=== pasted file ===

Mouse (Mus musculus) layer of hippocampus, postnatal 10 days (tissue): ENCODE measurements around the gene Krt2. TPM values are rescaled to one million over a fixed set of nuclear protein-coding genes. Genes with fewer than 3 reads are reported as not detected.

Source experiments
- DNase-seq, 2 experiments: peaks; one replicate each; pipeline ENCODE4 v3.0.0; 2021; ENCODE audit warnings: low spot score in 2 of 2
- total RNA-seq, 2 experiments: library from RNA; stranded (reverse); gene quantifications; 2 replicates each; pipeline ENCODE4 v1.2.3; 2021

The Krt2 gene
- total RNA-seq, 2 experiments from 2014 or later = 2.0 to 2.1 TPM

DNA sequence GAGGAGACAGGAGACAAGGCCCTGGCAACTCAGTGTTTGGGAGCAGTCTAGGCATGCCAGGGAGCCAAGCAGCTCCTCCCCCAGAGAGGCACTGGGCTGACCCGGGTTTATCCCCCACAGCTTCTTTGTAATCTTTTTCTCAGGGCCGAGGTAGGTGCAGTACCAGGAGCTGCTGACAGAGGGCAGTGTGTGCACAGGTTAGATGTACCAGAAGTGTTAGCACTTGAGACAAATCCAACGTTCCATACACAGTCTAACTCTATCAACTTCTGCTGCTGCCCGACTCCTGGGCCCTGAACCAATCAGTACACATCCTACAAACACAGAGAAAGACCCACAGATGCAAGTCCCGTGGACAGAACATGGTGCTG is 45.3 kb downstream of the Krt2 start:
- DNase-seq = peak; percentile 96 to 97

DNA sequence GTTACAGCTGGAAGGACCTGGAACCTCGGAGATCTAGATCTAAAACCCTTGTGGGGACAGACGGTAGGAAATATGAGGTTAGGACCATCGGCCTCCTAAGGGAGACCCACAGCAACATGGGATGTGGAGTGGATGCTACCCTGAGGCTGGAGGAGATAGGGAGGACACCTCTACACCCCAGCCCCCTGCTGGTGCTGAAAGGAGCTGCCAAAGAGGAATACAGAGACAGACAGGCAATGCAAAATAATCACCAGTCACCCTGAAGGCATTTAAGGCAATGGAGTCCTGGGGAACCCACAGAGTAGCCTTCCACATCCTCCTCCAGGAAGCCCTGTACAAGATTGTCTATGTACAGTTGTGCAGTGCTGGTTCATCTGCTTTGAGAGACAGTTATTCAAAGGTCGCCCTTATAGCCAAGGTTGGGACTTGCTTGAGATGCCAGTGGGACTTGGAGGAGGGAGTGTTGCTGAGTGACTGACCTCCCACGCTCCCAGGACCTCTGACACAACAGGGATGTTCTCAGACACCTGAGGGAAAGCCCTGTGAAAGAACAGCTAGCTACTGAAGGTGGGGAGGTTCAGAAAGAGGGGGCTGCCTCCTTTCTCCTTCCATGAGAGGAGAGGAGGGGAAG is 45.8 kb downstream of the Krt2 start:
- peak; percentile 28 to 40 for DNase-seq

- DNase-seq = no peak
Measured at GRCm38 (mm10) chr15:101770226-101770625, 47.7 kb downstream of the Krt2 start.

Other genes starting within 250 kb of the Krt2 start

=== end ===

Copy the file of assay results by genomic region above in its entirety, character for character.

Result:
Mouse (Mus musculus) layer of hippocampus, postnatal 10 days (tissue): ENCODE measurements around the gene Krt2. TPM values are rescaled to one million over a fixed set of nuclear protein-coding genes. Genes with fewer than 3 reads are reported as not detected.

Source experiments
- DNase-seq, 2 experiments: peaks; one replicate each; pipeline ENCODE4 v3.0.0; 2021; ENCODE audit warnings: low spot score in 2 of 2
- total RNA-seq, 2 experiments: library from RNA; stranded (reverse); gene quantifications; 2 replicates each; pipeline ENCODE4 v1.2.3; 2021

The Krt2 gene
- total RNA-seq, 2 experiments from 2014 or later = 2.0 to 2.1 TPM

DNA sequence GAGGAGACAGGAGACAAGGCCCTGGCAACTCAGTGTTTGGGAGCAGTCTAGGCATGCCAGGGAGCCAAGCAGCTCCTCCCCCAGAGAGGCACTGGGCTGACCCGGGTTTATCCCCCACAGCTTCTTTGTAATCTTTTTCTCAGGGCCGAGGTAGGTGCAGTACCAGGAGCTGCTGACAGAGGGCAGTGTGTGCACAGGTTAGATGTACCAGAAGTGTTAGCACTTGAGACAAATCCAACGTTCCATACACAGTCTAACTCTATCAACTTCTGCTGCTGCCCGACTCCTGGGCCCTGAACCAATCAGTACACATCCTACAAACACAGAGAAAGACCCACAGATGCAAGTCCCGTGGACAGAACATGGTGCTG is 45.3 kb downstream of the Krt2 start:
- DNase-seq = peak; percentile 96 to 97

DNA sequence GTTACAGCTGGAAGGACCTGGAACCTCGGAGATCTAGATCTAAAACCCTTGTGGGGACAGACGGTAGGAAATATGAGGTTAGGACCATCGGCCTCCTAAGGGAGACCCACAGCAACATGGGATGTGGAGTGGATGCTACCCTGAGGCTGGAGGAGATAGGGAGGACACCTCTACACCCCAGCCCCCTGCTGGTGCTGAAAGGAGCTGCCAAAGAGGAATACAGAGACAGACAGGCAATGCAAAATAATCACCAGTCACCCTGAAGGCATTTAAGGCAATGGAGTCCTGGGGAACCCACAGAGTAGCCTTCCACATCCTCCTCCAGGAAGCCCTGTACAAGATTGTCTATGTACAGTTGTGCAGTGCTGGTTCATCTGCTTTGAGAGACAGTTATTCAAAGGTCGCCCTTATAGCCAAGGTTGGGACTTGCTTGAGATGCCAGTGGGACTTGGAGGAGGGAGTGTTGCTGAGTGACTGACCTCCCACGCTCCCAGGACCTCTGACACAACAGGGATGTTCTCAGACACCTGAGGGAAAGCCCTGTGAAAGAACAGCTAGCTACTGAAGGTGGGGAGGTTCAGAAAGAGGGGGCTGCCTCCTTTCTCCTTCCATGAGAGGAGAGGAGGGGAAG is 45.8 kb downstream of the Krt2 start:
- peak; percentile 28 to 40 for DNase-seq

- DNase-seq = no peak
Measured at GRCm38 (mm10) chr15:101770226-101770625, 47.7 kb downstream of the Krt2 start.

Other genes starting within 250 kb of the Krt2 start